Events in the Basin and Range and along the West Coast have also influenced Colorado's physical development, particularly from ~80 Ma on.
Most of them cluster around the intersection of these two profound lineaments, both which almost certainly cut the full thickness of the lithosphere.
This telling elevation distribution reflects a powerful synergy between truly ancient plate processes driven by the cooling of the earth in the presence of gravity and ongoing mantle processes driven by Lord knows what.
The wavy fabric indicates solid flow at mid-crustal temperatures of 400-500C.
To recast barely conceivable geologic time intervals in a more familiar format, they'll also appear from time to time as military hours in a single 24-hour day (and all-nighter) of creation beginning at the planet's formation and ending with the here and now.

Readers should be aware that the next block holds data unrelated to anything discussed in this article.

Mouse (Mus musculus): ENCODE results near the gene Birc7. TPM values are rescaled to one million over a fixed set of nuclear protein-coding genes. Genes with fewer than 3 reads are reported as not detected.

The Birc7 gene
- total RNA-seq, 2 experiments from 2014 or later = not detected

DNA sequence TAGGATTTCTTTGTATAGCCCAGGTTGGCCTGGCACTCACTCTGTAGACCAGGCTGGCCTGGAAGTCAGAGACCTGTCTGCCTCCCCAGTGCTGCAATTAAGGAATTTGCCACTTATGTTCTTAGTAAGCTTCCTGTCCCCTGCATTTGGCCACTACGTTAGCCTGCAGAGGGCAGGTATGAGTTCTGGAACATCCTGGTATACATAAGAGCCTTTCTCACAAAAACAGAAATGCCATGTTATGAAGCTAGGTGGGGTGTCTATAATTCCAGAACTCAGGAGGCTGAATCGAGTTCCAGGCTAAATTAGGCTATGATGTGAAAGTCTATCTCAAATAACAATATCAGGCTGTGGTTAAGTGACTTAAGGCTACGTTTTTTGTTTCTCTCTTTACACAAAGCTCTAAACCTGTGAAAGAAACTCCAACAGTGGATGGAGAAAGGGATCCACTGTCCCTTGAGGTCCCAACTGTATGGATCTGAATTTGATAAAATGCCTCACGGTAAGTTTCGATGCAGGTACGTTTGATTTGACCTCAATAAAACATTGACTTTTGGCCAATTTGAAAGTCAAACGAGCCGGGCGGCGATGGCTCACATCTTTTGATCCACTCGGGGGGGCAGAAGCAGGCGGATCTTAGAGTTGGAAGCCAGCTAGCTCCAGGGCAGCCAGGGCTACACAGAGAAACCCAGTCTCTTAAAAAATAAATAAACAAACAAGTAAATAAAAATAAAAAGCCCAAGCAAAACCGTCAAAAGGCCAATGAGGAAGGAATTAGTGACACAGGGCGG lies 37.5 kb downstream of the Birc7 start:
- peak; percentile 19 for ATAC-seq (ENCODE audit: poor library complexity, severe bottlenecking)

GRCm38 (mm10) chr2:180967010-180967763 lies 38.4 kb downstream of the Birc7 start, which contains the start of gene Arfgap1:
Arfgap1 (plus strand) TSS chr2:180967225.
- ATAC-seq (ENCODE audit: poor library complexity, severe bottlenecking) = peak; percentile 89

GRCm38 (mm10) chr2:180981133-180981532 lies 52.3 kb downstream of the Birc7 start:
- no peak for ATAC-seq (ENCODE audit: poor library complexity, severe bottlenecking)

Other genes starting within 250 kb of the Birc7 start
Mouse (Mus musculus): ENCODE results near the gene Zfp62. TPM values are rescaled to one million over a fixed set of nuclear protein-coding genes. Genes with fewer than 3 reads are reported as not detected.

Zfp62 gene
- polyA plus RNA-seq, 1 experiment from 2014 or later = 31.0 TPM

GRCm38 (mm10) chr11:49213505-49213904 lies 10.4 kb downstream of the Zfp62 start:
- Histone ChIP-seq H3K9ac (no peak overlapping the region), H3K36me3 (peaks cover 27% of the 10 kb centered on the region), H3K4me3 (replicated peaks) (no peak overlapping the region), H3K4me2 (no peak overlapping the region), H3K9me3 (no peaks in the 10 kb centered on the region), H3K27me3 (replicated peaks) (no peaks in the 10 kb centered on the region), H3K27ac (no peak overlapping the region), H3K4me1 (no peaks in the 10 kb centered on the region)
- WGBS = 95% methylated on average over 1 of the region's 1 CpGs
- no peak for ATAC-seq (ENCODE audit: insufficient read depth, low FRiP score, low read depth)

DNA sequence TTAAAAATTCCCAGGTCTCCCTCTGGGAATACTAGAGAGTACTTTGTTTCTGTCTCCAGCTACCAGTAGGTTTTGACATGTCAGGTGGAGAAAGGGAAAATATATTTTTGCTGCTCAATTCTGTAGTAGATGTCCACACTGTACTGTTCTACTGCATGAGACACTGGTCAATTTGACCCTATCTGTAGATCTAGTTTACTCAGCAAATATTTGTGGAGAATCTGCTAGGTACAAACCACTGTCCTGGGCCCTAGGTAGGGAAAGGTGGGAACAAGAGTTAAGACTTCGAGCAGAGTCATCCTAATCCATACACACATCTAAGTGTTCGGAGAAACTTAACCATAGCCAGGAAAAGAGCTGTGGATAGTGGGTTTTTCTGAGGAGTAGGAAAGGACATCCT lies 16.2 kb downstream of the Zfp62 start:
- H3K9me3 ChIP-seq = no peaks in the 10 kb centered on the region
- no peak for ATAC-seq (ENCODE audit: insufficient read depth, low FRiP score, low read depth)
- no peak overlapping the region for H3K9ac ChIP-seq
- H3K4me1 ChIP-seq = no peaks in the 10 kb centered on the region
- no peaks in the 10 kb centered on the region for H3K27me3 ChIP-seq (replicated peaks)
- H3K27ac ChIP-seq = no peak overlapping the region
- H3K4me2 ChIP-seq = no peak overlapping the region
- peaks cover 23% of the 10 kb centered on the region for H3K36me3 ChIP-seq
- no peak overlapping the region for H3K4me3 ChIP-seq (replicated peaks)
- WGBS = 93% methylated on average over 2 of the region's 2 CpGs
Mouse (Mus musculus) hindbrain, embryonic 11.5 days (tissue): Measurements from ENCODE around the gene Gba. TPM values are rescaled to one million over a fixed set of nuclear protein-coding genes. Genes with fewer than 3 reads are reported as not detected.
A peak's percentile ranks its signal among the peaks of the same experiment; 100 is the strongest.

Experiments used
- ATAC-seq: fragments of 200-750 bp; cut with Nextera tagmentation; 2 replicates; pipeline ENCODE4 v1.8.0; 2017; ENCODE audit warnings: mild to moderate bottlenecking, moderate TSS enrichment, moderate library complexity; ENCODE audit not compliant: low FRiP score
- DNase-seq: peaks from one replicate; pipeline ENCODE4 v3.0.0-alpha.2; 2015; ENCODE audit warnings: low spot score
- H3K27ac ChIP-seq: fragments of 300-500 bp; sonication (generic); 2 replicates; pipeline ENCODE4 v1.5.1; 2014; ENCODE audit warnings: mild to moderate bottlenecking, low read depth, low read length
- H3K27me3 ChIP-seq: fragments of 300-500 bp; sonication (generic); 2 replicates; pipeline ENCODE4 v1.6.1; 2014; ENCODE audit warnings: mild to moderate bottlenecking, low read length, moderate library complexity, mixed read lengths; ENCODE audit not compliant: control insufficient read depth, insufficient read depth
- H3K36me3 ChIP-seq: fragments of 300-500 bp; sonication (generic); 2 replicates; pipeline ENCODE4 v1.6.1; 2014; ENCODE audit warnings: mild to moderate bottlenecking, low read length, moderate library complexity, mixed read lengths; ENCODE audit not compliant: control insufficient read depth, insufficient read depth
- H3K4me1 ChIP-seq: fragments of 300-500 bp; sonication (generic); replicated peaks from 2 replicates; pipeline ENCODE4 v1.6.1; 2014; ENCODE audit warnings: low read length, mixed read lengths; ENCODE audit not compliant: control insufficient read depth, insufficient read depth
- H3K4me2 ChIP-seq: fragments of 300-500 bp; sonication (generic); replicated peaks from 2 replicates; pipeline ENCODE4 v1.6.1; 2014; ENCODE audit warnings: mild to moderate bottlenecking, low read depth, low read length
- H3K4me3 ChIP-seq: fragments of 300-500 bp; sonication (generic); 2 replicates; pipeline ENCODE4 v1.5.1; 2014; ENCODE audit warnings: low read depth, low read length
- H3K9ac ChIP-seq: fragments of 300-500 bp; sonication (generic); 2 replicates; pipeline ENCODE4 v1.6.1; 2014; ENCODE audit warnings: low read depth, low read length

I've attempted to point out the most significant unknowns and disagreements, but often, rightly or wrongly, I've simply taken sides.
If you take nothing else away from this humble attempt, please consider this: Of Colorado's 55 Fourteeners, all but 2 (Longs Peak and Pikes Peak) lie either along the Colorado Mineral Belt or on the shoulders of the Rio Grande Rift.
My piano tuner's job security rests on the fact that properly tuned piano wire flows (stretches) at a similar rate and falls out of tune in a matter of months.
Over a few Ma, fingernail speed is plenty fast enough to fold great thicknesses of sedimentary rock over the east edge of the relatively brittle Front Range basement block, as in the photo at right.
After an introductory section, Colorado's geologic history will unfold in chronological order below.